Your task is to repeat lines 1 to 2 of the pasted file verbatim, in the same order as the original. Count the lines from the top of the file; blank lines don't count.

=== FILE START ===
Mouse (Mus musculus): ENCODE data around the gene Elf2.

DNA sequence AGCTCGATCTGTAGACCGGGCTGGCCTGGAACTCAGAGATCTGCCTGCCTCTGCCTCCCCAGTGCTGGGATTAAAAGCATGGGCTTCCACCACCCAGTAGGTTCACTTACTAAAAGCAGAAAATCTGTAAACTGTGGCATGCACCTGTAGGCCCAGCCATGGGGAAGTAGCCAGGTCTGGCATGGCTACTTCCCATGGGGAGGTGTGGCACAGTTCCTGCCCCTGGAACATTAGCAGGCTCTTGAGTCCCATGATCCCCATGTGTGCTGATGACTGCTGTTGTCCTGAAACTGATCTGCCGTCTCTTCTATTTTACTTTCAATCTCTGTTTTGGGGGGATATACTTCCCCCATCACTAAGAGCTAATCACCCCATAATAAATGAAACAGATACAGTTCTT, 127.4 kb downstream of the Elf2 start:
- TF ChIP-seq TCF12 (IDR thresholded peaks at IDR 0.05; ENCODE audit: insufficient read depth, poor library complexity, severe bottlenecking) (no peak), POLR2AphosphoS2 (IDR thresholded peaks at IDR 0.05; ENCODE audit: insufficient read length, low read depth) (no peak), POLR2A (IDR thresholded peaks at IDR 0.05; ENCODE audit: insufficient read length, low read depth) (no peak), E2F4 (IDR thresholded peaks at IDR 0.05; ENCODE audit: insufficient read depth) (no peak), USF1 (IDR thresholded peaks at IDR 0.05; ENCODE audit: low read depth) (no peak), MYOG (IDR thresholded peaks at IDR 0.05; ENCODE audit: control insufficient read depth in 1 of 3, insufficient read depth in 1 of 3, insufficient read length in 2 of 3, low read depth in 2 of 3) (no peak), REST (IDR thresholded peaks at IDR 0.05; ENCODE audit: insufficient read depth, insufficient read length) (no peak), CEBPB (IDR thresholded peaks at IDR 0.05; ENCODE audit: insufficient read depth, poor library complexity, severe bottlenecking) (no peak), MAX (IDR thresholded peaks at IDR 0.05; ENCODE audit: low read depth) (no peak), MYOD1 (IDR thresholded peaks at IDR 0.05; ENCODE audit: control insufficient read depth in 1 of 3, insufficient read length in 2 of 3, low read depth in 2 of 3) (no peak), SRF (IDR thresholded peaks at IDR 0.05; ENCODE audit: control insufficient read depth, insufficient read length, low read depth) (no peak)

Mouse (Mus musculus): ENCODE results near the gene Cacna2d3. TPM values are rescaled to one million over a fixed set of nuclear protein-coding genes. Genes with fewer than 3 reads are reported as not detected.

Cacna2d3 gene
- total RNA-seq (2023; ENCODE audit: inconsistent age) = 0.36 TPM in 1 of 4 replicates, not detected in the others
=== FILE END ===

Mouse (Mus musculus): ENCODE data around the gene Elf2.

DNA sequence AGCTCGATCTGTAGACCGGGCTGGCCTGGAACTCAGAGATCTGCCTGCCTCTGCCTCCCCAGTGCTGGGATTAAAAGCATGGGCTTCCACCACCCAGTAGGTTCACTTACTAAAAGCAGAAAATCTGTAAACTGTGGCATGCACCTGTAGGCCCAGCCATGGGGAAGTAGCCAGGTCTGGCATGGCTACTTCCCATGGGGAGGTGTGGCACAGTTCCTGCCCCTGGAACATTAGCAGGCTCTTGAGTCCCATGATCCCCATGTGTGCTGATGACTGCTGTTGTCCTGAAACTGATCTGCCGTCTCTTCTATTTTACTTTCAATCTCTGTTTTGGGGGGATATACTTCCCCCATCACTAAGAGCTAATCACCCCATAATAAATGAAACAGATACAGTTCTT, 127.4 kb downstream of the Elf2 start: